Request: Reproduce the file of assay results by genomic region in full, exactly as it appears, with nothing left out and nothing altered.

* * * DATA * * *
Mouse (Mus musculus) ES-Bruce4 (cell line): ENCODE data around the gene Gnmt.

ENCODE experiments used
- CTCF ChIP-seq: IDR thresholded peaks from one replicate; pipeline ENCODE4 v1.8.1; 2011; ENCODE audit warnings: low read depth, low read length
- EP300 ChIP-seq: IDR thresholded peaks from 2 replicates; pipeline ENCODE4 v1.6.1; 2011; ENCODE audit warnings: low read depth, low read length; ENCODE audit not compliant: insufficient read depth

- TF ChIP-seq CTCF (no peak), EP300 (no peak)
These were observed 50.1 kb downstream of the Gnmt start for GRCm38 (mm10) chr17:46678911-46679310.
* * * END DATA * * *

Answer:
Mouse (Mus musculus) ES-Bruce4 (cell line): ENCODE data around the gene Gnmt.

ENCODE experiments used
- CTCF ChIP-seq: IDR thresholded peaks from one replicate; pipeline ENCODE4 v1.8.1; 2011; ENCODE audit warnings: low read depth, low read length
- EP300 ChIP-seq: IDR thresholded peaks from 2 replicates; pipeline ENCODE4 v1.6.1; 2011; ENCODE audit warnings: low read depth, low read length; ENCODE audit not compliant: insufficient read depth

- TF ChIP-seq CTCF (no peak), EP300 (no peak)
These were observed 50.1 kb downstream of the Gnmt start for GRCm38 (mm10) chr17:46678911-46679310.